A guide to the new UK Geographical Indications scheme

A guide to the new UK Geographical Indications scheme

The host of an evening dinner party, frantically searching their local grocery store for something unique to serve, might find inspiration in products labelled “Orkney Beef” and “Orkney Scottish Island Cheddar” both backed by the new UK Geographical Indications scheme logo. This is the logo that all UK producers of products registered with the scheme must use on their labelling and packaging. It replaced the EU Geographical Indications scheme after Brexit.



What are geographical indications?

Geographical indications (GIs) are protected names that producers can use to associate their eligible products with a particular geographical region of origin. Perhaps the most famous GI is “Champagne” –sparkling white wine from the Champagne region of France. Closer to home, only Scottish whisky can be “Scotch Whisky”.

Each GI has its own eligibility criteria depending on the type of product. For example, Orkney Beef, as the name implies, “is derived from cattle born and reared in the Orkney Isles and which were slaughtered and dressed in Orkney”. Cattle born in Orkney but slaughtered in East Lothian, would not qualify. GIs can range considerably in scale of the region to which they are connected. Only those pork pies made following a particular traditional recipe within a certain vicinity of Melton Mowbray can use the GI “Melton Mowbray Pork Pie”. Conversely, the “English Regional Wine” GI can be used for most wines produced in England.

What makes a geographical indication worthwhile?

GIs can be a valuable IP asset to producers. It allows them to demonstrate, with a level of official recognition, that their product is of quality that is generally accepted by consumers as distinctive. This distinctiveness can have great commercial value to producers who want their product to appeal to customers in the market for something separate and apart from the generic. It will also enable those in the licensed trade to demonstrate the provenance of the products they are using across their venues, which is something that we know consumers are increasingly interested in.

The question is, does the Scotch Whisky GI indicate, with the right level of specificity, the distinctiveness of the geographical region of origin of each whisky from Scotland? As with wines, beers, and other alcoholic drinks, there are many different types of Scotch whiskies that are associated with a particular region. According to the Scotch Whisky Association, there are five Scotch Whisky regions – Campbeltown, Highland, Islay, Lowland and Speyside. According to the association’s website, single malt whiskies from each region have a distinct flavour that sets them apart from the other regions. A consumer who buys a bottle of Scotch whisky bearing the Scotch Whisky GI can be assured, at the very least, that this whisky was produced in Scotland. However, can said consumer be offered the same assurance, equivalent to that offered by a GI, that the whisky originates from the specific whisky region it claims to be from?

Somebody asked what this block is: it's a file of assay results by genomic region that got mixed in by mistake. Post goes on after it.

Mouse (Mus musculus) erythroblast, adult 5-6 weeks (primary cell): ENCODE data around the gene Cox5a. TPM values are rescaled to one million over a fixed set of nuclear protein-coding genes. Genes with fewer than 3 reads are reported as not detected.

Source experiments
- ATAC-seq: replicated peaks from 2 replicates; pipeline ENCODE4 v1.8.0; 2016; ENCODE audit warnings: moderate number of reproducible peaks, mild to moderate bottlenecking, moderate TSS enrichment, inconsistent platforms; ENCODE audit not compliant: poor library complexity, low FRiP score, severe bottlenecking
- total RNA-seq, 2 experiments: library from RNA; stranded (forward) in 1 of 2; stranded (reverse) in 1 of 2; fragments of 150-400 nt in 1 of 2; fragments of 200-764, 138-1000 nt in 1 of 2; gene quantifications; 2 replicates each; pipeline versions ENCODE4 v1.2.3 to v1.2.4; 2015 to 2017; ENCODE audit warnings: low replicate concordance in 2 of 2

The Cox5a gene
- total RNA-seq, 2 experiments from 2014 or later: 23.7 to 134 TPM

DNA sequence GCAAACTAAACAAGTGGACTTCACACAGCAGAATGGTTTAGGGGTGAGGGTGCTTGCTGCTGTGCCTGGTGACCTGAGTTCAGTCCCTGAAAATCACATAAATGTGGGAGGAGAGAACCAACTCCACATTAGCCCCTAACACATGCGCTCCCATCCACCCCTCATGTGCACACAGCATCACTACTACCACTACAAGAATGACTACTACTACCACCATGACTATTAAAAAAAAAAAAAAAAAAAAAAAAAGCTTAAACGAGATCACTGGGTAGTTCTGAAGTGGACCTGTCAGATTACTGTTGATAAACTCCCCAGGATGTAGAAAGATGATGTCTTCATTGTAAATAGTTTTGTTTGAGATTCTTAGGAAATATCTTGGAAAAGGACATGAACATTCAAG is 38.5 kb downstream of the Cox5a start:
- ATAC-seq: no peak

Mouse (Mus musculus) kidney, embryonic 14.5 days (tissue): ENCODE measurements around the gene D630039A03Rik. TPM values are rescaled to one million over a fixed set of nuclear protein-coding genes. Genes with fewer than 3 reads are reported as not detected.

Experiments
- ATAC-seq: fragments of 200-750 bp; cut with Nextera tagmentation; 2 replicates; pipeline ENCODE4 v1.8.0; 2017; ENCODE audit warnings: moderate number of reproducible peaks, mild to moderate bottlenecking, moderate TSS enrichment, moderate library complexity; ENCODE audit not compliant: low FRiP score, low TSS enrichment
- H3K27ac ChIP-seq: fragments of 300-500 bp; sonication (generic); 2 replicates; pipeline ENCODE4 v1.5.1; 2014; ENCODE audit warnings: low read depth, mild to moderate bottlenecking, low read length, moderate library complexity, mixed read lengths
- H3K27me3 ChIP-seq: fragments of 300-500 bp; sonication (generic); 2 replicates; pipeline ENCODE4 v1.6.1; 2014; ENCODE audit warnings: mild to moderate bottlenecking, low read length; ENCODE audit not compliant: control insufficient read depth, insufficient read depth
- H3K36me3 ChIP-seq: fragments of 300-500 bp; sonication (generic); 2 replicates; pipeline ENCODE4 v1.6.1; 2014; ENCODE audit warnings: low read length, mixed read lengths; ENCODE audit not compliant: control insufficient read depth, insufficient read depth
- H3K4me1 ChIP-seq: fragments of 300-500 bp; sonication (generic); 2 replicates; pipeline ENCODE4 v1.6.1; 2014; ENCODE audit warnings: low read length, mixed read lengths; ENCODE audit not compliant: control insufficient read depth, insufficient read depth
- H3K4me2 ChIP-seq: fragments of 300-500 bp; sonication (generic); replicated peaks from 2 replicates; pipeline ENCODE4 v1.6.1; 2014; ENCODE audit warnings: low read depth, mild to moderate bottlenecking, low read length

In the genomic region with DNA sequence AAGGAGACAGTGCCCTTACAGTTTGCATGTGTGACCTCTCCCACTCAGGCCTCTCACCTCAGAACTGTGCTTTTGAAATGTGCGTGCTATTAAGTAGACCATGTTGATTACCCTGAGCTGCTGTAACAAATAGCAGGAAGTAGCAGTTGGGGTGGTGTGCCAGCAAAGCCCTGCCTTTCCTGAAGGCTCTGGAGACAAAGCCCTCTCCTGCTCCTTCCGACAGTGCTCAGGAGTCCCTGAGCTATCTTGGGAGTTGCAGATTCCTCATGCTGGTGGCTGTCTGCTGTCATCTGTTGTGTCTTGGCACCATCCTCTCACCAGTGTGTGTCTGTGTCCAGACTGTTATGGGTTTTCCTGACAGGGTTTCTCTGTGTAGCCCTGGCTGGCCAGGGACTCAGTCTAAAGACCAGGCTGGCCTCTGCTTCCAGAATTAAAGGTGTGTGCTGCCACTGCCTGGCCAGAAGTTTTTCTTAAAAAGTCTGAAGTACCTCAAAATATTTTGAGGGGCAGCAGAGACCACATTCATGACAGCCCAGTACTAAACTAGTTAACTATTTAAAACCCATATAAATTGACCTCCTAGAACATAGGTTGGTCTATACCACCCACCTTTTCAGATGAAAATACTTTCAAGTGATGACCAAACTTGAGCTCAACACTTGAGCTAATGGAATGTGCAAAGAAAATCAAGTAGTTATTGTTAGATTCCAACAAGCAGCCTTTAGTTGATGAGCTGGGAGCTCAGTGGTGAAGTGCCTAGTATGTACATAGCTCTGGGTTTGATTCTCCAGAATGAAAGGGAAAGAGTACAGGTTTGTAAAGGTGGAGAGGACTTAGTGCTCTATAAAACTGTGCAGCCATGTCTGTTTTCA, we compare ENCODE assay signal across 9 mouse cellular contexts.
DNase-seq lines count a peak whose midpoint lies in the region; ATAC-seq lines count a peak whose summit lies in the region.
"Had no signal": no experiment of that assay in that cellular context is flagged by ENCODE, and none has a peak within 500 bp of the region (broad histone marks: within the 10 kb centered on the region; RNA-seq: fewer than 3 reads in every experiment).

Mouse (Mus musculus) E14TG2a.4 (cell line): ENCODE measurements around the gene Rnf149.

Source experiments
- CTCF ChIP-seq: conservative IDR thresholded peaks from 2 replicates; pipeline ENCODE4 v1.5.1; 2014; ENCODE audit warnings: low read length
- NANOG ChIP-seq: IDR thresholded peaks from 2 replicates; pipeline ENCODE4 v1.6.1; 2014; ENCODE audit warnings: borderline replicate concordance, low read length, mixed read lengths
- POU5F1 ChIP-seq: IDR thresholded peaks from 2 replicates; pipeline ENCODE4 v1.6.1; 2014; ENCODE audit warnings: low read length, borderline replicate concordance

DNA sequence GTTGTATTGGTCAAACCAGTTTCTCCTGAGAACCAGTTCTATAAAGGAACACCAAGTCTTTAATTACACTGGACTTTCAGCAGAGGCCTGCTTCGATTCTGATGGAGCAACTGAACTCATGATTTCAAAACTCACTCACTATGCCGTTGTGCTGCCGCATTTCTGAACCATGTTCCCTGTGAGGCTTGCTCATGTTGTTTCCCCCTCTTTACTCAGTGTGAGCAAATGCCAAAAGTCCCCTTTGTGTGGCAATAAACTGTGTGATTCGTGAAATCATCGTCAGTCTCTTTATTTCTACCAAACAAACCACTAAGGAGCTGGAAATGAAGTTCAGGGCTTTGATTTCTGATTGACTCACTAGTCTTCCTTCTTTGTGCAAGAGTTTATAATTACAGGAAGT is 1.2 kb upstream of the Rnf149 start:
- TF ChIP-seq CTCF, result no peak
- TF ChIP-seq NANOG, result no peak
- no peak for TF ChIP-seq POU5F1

To some extent it can. Regulation 10(1) of Scotch Whisky Regulations 2009 says that a whisky cannot be labelled in a way that includes the name of a region unless the whisky has been distilled in that region. This means that if a bottle of Scotch whisky has “Speyside” written somewhere on the bottle or packaging, then it can generally be safely assumed that it was distilled in that region.

However, compliance with a regulatory structure alone does not amount to an IP asset in the same way a logo-backed GI does. The average Scotch whisky consumer is unlikely to be aware of the UK GI scheme or the Scotch Whisky Regulations. Compliance with the former however permits a producer to use a recognisable logo with goodwill attached to it. Compliance with the latter, does not. Since a producer can only use those GIs which are registered within the scheme, it would not be lawful to use a “Speyside Scotch Whisky” GI.

How many geographical indications are there?

New GIs are regularly added to the UK GI scheme to reflect consumer habits and recognise distinct types of products. Last year, Single Malt Welsh Whisky was added to the UK GI register. If Welsh Whisky can be said to have a distinctiveness that warrants its own GI, a similar argument could be made for each of the whisky regions to have their own GI under the UK scheme.

If producers of Scotch whisky could use GIs bespoke to their region of origin, more specific than that of simply Scotland, consumers in the market for the distinctiveness of that region, can be offered assurance, more readily marketable than simple regulatory compliance, that the whisky they are buying really does come from their preferred region.

For more information, please contact Kenneth MacLeod or your usual Anderson Strathern contact.

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